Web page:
“I’m glad he had you, you know. When I… couldn’t be there.”
It’s sort of true, but it’s not what she means; as she looks into Athos’ eyes, the wariness there only half-concealing something quite different, she thinks deliberately, I’m glad you had him.
He inclines his head in recognition of the compliment. “You’ve always been a very selfless woman.”
But it jars at her in light of what she’s thinking, what she’s about to do, and she squeezes Athos’ warm fingers as she says with a ferocity that surprises her, “Not any more.”
Keep a hold of yourself, she thinks angrily in the next breath, almost concerned she’ll have scared him off – but he just raises his eyebrows politely, though the rest of his face is carefully controlled, as taught as a wire pulled tight. “Oh?”
“You realise a lot more things are possible, once you become determined to have them.”
She can see the exact moment her meaning becomes clear.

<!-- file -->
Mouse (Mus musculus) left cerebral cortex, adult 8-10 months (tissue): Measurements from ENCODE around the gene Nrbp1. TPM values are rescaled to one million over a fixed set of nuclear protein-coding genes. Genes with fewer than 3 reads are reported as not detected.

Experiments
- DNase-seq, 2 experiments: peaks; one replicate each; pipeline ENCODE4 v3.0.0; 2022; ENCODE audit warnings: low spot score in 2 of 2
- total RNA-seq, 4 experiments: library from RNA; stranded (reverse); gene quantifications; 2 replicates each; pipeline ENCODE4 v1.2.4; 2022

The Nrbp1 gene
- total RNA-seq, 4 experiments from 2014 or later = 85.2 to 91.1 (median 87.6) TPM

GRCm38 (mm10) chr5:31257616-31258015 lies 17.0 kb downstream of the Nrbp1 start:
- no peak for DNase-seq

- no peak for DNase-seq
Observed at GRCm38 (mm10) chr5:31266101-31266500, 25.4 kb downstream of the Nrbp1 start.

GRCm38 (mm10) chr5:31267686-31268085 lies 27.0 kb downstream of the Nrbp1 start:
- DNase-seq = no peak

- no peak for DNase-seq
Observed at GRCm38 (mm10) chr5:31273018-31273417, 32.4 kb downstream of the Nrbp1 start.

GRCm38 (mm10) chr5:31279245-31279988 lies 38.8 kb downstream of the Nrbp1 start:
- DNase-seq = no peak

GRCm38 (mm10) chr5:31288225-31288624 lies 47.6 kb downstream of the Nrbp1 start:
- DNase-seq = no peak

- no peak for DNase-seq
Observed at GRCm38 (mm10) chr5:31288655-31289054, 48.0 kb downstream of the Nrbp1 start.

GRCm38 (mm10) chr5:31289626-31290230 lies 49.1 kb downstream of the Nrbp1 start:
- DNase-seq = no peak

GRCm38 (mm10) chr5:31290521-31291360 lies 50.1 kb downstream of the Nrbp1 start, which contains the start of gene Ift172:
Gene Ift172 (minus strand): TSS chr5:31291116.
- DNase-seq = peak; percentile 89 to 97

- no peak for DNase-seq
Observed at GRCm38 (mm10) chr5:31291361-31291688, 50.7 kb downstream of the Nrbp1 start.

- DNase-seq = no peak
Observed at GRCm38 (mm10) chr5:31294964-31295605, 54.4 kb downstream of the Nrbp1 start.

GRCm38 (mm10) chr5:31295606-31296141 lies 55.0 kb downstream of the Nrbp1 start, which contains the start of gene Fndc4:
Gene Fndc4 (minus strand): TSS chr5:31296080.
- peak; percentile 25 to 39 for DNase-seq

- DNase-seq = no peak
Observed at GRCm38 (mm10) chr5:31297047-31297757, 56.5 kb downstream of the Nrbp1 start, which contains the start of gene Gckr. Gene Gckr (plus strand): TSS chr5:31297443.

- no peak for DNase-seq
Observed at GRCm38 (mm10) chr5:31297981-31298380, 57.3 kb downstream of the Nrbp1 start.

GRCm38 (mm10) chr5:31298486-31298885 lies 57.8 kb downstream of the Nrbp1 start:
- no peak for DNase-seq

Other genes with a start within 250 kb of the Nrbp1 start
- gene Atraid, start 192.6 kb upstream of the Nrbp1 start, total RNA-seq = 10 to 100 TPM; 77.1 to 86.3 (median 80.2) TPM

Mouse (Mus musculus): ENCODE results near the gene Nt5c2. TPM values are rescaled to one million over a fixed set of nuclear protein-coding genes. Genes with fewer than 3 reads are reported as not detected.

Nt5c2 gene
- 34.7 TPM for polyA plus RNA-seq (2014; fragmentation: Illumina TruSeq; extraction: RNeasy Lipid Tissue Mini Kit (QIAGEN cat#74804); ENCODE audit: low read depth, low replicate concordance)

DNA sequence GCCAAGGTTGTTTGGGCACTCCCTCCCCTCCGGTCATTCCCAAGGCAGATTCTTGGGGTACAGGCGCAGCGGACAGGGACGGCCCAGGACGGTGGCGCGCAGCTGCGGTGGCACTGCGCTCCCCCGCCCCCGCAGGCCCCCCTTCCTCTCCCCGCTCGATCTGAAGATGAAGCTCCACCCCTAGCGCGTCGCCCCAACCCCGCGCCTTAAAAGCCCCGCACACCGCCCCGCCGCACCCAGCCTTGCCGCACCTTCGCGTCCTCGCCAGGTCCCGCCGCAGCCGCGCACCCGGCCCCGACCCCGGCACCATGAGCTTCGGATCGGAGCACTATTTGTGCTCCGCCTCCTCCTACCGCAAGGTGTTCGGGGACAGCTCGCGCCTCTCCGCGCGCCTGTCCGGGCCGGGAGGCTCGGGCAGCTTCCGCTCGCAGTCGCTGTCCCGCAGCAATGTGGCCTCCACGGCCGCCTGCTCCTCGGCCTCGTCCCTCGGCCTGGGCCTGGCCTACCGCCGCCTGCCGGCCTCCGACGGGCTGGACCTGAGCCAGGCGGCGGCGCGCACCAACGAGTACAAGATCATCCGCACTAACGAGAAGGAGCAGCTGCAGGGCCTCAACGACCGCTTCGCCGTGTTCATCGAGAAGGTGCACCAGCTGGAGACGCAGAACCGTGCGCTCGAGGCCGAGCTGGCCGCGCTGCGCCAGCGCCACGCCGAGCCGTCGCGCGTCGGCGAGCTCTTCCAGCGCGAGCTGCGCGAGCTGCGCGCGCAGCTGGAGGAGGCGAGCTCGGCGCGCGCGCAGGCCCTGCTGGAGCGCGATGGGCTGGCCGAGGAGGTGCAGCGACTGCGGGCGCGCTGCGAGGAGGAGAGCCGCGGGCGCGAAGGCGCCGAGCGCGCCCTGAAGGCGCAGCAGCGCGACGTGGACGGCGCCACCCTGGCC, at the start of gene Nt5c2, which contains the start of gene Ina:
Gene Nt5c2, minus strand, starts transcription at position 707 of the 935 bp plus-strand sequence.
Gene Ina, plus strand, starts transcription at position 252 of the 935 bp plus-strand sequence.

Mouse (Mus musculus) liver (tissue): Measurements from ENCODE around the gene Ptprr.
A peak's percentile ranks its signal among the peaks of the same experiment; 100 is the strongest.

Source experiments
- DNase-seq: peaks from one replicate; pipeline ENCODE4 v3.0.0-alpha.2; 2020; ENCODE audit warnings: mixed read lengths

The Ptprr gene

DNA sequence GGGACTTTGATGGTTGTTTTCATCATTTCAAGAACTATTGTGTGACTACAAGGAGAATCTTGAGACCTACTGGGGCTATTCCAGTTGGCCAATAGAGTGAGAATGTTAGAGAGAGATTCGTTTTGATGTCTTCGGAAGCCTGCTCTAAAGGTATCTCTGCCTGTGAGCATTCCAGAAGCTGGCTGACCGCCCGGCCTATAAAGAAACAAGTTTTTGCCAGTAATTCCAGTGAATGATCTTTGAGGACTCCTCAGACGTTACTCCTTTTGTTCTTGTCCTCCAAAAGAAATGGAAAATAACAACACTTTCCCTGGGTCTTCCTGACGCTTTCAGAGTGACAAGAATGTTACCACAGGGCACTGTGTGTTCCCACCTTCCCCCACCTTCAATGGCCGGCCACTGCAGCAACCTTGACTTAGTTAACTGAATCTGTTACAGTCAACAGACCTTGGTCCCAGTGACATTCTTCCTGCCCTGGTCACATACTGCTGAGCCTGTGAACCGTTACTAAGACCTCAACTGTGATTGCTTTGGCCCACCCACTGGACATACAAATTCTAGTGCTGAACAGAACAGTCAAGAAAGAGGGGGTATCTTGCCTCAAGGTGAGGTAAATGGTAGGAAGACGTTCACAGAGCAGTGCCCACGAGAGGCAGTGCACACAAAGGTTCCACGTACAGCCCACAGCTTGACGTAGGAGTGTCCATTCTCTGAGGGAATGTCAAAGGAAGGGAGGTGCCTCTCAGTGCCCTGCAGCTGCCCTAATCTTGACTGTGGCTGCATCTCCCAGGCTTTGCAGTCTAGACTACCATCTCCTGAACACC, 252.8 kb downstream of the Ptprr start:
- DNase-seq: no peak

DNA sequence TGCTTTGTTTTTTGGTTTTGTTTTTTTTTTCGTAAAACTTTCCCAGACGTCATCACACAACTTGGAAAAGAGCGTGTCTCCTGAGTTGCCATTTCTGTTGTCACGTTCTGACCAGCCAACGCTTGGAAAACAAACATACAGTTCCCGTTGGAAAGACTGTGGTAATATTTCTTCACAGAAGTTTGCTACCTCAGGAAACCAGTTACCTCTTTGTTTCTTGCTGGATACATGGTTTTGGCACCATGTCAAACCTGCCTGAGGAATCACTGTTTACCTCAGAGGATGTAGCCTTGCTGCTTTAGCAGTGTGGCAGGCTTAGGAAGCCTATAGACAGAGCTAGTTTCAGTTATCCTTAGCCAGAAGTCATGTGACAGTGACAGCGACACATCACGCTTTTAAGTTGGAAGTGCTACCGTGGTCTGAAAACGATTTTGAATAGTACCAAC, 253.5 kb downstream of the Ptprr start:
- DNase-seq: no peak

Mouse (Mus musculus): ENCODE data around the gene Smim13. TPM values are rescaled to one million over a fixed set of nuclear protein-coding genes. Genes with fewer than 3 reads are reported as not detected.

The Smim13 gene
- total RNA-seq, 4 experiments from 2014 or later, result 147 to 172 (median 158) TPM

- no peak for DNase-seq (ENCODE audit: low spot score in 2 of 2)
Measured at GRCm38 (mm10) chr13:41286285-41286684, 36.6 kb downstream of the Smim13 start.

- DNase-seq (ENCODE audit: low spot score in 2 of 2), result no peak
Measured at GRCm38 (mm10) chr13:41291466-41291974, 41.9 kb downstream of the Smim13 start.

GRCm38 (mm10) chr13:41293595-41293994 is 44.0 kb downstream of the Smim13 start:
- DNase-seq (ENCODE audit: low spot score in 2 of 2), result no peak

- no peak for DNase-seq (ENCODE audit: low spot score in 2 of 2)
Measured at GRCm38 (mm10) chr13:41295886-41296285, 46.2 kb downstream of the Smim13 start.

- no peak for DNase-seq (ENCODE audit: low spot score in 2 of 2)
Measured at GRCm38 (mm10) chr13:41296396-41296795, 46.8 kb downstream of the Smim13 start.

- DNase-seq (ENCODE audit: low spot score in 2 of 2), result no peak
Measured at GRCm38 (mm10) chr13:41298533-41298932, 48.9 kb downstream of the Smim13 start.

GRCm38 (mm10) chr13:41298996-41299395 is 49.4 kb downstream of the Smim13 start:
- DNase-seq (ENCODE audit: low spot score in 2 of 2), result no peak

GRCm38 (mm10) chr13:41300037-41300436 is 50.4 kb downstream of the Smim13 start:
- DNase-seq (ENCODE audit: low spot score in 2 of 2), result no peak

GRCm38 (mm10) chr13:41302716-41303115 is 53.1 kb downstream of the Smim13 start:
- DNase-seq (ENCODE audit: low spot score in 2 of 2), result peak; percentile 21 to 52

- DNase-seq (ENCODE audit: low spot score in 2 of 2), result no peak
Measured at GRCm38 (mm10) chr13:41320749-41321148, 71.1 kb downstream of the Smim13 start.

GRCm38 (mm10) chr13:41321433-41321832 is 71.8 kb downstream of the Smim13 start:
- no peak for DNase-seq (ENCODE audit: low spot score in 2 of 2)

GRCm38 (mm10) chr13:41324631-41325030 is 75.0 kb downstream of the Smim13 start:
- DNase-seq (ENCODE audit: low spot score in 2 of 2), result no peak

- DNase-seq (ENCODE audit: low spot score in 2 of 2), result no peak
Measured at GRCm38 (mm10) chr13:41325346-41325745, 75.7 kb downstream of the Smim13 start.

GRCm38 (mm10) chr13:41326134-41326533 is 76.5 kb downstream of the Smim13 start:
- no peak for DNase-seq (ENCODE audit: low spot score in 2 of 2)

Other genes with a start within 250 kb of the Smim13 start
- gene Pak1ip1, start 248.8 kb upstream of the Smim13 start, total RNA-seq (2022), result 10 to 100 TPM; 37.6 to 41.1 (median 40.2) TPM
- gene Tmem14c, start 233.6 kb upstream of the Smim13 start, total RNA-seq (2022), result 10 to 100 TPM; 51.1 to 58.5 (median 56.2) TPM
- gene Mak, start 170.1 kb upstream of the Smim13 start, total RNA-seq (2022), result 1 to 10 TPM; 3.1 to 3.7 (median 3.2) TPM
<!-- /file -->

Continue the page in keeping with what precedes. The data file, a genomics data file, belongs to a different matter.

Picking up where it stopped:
And determined, she pushes through: “I think he’d like it.”
“But that’s not your only reason, I trust.”
“Good,” he says, with a forcefulness that shocks her. “I would not have you make such a proposal for his sake, let alone my own. I should warn you, though – you saw how my last relations with a woman ended.”
“Is it so different, then? With d’Artagnan?”
“Yes, it is. He –” Athos looks towards the window, as if he’s imagining d’Artagnan’s face will appear there at any moment. “We do not seek to consume each other. He has you to balance him, perhaps.”
“Then I have him to balance me, and I will no more consume you than he has.”
But for all they’ve said he still startles when she gets up from her chair and walks half way round the table, still holding his hand.
“Would you not rather wait for him?”
“If we’re going to do this, then it can’t all be about him,” she counters, and sees him nod in understanding. “I want it to be about just the two of us, as well.”